How Governments Can Curb Anti-Sikh Discrimination
It starts with making sure efforts to stop hate crimes aren't themselves discriminatory.
(Top photo from a protest in 2013 unrelated to this piece. Photo: Yui Mok PA Archive/PA Images)
There are over 400,000 Sikhs living in the UK—a pretty sizable number by any stretch. But when it comes to acknowledgement from wider society, some within Britain's Sikh community claim they're next to invisible. Most non-Sikhs couldn't tell you the name of the religion's holy book, they claim, and there's little discussion around anti-Sikh hate crimes, or specific government initiatives to prevent Sikhs from being subjected to religiously-motivated attacks.
However, the government appears to be making its first effort at correcting this. At the end of last month, Communities Secretary Sajid Javid announced that the government would be funding a program aimed at improving "the reporting and prevention of hate crime," with a portion of the £375,000 [$468,000] grant allocated to True Vision—the police's online portal for reporting hate crimes—which aims to "encourage groups that face challenges in reporting hate crime," such as "Sikh and Hindu communities."
The move has been celebrated by Sikh groups, who believe that attacks on Sikhs are frequently ignored or misreported as anti-Islamic hate crimes.
A survey released towards the end of 2016 revealed that 20 percent of Sikhs experienced public discrimination last year. The figure is even higher for turban-wearing Sikhs, at 27 percent. In spite of this, the government's 40-page plan for preventing and dealing with hate crime, released in July of 2016, didn't contain a single reference to offenses committed against Sikhs. It didn't mention crimes against Hindus either, which has led to accusations that governmental efforts to stamp out discrimination are themselves discriminatory, neglecting non-Abrahamic faiths.
"Twenty-eight percent of victims recorded under the 'Islamophobic hate crime' category during 2015 were in fact non-Muslims."
Hardeep Singh, press secretary for the Network of Sikh Organisations (NSO), believes the fact that Sikhs and Hindus weren't included in the plan suggests that, until recently, authorities have been unconcerned about victims of anti-Sikh and anti-Hindu hate crimes. "The government has demonstrated an egregious lack of sensitivity to non-Abrahamic faiths," he says. "The taxpayer-funded projects designed to tackle bigotry simply focus on Muslims, Jews, and Christians."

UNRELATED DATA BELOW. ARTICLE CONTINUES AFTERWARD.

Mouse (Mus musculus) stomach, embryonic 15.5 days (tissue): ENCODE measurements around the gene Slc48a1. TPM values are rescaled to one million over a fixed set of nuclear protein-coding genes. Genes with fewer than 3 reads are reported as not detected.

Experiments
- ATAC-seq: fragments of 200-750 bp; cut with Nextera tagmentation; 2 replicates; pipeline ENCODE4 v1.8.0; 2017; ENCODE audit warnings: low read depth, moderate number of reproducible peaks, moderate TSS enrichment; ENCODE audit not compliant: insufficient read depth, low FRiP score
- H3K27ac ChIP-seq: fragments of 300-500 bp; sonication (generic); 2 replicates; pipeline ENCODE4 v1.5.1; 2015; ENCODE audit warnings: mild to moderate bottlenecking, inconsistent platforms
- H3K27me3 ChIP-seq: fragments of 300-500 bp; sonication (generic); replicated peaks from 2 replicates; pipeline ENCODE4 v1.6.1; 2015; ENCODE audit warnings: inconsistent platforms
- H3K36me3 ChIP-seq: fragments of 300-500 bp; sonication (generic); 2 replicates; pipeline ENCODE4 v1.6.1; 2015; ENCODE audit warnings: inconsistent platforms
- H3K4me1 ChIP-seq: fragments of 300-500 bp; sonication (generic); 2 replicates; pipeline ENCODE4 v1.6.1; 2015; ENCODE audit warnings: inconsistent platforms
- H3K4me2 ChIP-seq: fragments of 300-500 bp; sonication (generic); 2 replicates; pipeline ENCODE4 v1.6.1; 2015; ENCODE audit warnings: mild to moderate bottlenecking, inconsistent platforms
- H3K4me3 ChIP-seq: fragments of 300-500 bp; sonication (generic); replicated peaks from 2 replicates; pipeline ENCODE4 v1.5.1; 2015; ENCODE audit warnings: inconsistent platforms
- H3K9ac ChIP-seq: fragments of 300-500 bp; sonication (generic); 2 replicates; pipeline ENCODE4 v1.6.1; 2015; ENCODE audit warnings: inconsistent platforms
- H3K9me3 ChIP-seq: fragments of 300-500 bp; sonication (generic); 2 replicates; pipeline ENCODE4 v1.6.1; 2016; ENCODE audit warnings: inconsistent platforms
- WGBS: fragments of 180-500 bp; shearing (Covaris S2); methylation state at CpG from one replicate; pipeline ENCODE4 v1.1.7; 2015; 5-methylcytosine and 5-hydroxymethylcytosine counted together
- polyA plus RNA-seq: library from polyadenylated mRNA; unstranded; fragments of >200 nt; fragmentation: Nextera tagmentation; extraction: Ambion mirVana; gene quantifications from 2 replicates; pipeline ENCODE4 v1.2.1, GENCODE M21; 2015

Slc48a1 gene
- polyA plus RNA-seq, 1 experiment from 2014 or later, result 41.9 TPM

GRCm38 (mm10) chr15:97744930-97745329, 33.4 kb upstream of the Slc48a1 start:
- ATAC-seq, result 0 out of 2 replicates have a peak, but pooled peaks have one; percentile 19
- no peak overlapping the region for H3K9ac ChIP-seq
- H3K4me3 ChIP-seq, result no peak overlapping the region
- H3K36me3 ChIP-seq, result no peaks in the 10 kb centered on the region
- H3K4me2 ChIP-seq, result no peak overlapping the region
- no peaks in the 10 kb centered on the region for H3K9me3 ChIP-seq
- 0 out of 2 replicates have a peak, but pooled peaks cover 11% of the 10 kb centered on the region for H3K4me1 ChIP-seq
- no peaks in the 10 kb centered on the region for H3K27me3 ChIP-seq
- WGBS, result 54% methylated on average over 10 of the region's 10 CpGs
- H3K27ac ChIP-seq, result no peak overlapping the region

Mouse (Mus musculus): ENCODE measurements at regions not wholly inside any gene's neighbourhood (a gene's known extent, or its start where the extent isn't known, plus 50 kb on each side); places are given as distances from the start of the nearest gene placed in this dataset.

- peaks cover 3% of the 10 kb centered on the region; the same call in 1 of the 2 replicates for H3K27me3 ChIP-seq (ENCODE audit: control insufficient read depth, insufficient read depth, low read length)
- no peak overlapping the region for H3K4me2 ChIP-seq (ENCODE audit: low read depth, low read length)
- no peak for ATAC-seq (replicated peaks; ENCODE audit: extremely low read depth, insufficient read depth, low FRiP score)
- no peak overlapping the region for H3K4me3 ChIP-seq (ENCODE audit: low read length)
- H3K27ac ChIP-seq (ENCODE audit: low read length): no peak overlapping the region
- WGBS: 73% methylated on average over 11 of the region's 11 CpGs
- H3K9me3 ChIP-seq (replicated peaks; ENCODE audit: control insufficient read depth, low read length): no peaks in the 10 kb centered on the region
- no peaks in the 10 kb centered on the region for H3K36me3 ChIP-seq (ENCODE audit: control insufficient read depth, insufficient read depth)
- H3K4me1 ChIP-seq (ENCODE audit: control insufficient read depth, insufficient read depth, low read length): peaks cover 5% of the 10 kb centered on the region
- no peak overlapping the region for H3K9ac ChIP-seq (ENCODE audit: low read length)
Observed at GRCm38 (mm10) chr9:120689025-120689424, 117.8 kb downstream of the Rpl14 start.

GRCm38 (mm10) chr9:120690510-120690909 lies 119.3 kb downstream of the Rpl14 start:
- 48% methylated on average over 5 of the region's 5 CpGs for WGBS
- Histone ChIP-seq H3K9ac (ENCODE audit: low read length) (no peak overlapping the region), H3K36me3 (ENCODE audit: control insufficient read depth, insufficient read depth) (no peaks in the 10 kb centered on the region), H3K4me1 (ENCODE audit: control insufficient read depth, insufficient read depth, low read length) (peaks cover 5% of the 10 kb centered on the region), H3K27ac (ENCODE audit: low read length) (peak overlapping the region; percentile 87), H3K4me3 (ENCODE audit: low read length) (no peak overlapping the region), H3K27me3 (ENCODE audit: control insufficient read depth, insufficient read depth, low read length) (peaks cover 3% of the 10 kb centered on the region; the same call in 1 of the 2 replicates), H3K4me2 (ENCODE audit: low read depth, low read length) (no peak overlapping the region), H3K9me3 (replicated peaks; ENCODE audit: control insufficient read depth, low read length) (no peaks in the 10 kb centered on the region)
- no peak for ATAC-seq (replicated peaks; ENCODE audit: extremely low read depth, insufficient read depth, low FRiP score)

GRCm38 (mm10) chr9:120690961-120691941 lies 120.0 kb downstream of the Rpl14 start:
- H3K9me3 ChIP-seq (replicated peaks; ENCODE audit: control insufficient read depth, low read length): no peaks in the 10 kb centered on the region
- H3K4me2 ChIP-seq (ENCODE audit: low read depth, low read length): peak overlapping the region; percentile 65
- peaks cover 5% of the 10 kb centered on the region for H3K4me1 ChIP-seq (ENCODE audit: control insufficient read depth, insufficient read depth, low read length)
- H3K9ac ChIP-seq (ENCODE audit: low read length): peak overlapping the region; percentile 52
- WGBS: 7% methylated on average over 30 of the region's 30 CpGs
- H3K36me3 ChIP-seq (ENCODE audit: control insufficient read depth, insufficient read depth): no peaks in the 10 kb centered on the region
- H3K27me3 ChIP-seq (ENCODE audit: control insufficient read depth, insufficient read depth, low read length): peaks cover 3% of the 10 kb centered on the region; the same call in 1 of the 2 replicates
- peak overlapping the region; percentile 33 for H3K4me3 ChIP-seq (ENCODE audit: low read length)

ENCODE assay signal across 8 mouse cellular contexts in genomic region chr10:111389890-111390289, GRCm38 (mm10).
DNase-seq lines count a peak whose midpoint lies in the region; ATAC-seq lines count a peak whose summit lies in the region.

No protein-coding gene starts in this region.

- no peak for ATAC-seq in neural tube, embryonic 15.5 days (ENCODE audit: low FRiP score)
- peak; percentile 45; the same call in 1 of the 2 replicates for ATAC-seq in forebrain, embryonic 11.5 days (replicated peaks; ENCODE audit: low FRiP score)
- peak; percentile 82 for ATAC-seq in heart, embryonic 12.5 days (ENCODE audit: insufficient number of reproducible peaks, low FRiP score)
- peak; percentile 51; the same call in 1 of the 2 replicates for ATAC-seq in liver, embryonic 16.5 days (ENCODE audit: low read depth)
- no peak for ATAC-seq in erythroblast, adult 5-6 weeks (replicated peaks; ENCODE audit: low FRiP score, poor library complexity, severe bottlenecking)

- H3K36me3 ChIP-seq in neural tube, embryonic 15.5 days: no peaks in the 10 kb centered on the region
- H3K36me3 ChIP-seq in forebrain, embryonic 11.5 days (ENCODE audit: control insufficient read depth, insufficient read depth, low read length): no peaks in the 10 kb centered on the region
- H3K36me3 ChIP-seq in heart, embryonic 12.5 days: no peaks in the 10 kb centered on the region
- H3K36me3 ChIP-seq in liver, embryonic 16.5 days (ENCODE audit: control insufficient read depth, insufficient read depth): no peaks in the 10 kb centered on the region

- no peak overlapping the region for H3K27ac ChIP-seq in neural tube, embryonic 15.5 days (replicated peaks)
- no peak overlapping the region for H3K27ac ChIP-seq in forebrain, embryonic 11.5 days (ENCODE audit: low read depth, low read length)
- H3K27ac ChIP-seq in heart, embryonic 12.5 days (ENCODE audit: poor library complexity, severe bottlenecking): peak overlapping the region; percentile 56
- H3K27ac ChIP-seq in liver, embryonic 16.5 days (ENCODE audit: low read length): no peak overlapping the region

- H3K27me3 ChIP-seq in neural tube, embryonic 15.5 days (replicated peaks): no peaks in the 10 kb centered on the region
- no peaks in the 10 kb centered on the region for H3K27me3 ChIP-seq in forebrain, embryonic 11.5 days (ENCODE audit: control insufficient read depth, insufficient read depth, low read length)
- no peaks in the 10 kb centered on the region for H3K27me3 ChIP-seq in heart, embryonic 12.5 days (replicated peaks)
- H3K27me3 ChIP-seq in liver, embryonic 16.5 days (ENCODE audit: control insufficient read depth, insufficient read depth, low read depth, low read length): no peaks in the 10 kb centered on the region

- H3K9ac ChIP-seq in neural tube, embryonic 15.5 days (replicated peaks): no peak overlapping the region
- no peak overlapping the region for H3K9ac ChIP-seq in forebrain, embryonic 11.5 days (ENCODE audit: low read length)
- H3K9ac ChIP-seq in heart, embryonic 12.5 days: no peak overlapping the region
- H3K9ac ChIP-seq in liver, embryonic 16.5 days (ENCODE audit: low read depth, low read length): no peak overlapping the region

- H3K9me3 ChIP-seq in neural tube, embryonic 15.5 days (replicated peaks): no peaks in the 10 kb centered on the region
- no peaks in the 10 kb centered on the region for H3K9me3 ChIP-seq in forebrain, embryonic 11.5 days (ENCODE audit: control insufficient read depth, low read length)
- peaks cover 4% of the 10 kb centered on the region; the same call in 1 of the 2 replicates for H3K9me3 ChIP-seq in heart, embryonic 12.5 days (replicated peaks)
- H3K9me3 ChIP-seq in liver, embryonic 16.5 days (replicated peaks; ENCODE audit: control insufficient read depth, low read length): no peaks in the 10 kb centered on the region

In early 2016 the Department for Communities and Local Government (DCLG) confirmed that, from April of 2017, police forces across England and Wales will have to record religious hate crimes according to religion—which may put to an end to another potential problem: that anti-Sikh hate crimes are perhaps neglected because many of them are wrongly recorded.
A Freedom of Information request submitted by the NSO revealed that 28 percent of victims recorded under the "Islamophobic hate crime" category during 2015 were in fact non-Muslims. "When it has been reported, the suffering of Sikhs and Hindus sadly hasn't even registered," says Hardeep. "The reality is that we face not just the backlash to Islamism, but also an age-old hatred from Muslim extremists themselves—so, if you like, it's a double whammy."
Since 9/11, both individual Sikhs and gurdwaras have regularly been on the receiving end of attacks by people who have mistaken them for Muslims and mosques, respectively. There have been numerous high-profile incidents in the media, notably the attempted beheading of Sikh dentist Dr. Sarandev Bhambra in a Welsh supermarket in 2015. The perpetrator shouted "I did it for Lee Rigby" after hacking at his victim with a machete, suggesting he thought Dr. Bhambra was a Muslim and that he was exacting vengeance for acts of terrorism. The attacker was convicted of Dr. Bhambra's attempted murder and jailed for a minimum of 14 years.